Supervisor Gordon Mar and Bay Area Community Non-Profits Announce National Hepatitis Awareness Month in San Francisco
San Francisco, CA—Leaders from North East Medical Services (NEMS) and SF Hep B Free Bay Area joined Supervisor Gordon Mar (市參事馬兆明) in declaring May 2022 as National Hepatitis Awareness Month at a press conference at the NEMS Noriega clinic. Supervisor Mar introduced a resolution announcing National Hepatitis Awareness Month in San Francisco, which will go up for a vote before the Board of Supervisors today.
“We will use this month to build awareness and educate the community about the chronic hepatitis afflicting San Franciscans and the Asian community,” said Supervisor Mar. “The disproportionate impact of hepatitis B on the Asian community is alarming, and we must use this month to level current health inequities and embark on ambitious public health outreach.”
California is the first state in the country to provide voluntary screenings to adults for hepatitis B and C with the passage of AB 789 (Low, 2021). Hepatitis B and hepatitis C are both potentially life-threatening liver infections, which can cause both acute and chronic disease. Hepatitis B disproportionately impacts Asians, Pacific Islanders and African Americans. In California, an estimated 88% of adults living with chronic hepatitis B are Asians or Pacific Islanders (API), and Asians are eight times more likely to die from hepatitis B than non-Latino whites. African Americans have the second-highest prevalence of chronic hepatitis B infection and are 2.6 times more likely to die than non-Latino whites. Hepatitis C also disproportionately impacts African Americans, who are 2.9 times more likely to test positive than other racial groups. Fewer than a third of people who have hepatitis B are aware of their condition and only 40-50% of hepatitis C patients have knowledge of their infection.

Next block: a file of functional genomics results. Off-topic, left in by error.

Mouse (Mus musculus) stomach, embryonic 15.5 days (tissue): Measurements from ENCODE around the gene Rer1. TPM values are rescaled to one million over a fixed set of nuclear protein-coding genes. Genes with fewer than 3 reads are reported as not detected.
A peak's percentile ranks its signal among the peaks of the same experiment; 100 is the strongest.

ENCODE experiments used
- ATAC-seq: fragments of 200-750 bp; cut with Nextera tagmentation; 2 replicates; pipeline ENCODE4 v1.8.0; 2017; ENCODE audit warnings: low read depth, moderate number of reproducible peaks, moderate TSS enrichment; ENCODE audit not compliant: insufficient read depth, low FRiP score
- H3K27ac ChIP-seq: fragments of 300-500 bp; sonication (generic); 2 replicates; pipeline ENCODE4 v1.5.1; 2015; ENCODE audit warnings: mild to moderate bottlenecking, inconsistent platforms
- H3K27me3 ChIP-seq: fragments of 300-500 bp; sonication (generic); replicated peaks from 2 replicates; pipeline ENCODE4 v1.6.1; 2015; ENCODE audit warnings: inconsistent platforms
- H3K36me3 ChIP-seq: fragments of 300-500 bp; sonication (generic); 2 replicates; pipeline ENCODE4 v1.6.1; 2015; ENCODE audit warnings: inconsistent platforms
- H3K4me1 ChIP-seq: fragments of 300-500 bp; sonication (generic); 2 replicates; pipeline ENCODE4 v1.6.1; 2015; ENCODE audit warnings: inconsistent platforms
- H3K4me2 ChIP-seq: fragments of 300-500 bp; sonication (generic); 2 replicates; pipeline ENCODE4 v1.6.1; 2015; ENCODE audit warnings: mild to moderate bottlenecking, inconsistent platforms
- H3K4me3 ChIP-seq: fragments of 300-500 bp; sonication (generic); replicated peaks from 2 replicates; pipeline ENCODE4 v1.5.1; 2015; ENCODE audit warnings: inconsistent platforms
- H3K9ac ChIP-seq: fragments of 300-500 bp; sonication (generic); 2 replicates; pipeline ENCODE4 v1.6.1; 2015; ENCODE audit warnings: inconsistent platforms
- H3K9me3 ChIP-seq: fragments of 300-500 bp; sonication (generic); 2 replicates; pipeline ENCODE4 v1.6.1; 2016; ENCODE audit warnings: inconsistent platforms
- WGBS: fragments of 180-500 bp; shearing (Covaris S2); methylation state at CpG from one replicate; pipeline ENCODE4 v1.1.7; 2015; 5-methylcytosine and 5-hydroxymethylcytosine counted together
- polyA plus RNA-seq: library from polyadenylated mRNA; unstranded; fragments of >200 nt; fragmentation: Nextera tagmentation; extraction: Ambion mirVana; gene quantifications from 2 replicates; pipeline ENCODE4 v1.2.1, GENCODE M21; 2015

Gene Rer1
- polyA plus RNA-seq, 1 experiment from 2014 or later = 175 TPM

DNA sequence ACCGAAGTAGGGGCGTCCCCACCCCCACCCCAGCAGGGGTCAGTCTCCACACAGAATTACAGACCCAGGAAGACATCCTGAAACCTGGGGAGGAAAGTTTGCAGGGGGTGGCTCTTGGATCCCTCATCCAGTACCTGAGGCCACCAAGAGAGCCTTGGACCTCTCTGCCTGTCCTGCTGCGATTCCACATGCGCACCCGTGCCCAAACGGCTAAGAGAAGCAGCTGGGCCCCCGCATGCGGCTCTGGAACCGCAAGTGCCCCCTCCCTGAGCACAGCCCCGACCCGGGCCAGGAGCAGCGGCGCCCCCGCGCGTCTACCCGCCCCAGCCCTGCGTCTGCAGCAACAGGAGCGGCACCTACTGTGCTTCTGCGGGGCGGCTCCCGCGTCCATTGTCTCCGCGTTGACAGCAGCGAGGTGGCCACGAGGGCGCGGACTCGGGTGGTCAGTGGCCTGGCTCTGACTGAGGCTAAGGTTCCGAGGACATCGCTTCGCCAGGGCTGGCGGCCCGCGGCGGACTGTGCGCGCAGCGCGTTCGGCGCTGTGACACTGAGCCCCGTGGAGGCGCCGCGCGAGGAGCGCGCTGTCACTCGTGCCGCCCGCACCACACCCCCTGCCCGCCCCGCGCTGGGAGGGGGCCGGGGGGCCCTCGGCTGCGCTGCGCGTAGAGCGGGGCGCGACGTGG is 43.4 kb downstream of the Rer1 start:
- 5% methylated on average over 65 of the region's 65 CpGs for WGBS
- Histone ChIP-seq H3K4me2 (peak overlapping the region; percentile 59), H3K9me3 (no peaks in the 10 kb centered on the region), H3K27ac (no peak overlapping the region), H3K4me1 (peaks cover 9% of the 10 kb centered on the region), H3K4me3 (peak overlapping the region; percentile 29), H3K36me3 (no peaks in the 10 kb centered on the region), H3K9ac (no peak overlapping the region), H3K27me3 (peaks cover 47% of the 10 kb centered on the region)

SF Hep B Free Bay Area is a multicounty campaign that was launched to combat hepatitis B among Asians and Pacific Islanders. The campaign tackles these challenges by targeting the API communities in the San Francisco Bay Area with free education and screening at cultural and religious events, partner with local elected officials, health care systems, businesses, community nonprofit and service groups, work with popular ethnic media outlets and remind community physicians about the importance of screening for hepatitis B. “We have the tools to beat hepatitis B and C today. We just have to continue building awareness and empowering people to take action,” stated Richard So (蘇子文), Executive Director (執行總監) of SF Hep B Free Bay Area.
“With the signing of AB 789 into law this year, California became the first state in the country to provide adults voluntary screenings for hepatitis B and C in an effort to save countless lives and close disparities in diagnosis and treatment,” said Dr. Samuel So (蘇啟深醫生), Executive Director of the Asian Liver Center at Stanford Medicine (斯坦福大學醫學院外科教授, 亞裔肝臟中心的執行總監). “This has made a significant impact to the timing and our work towards eliminating hep B and hep C in California, and in San Francisco. With the support of this resolution and Supervisor Mar’s continued leadership, we look forward to San Francisco being the first city to achieve the elimination of hep B and hep C.”
In addition to community education and outreach, NEMS provides clinical screening, treatment, and vaccinations for hepatitis B as well as screening and treatment for hepatitis C. NEMS has implemented universal screening and treatment for hepatitis B and hepatitis C for all adults and has launched a comprehensive hepatitis B program for pregnant women and their children. NEMS is also moving towards more comprehensive in-house treatment for hepatitis B and hepatitis C, which will provide improved continuity of care.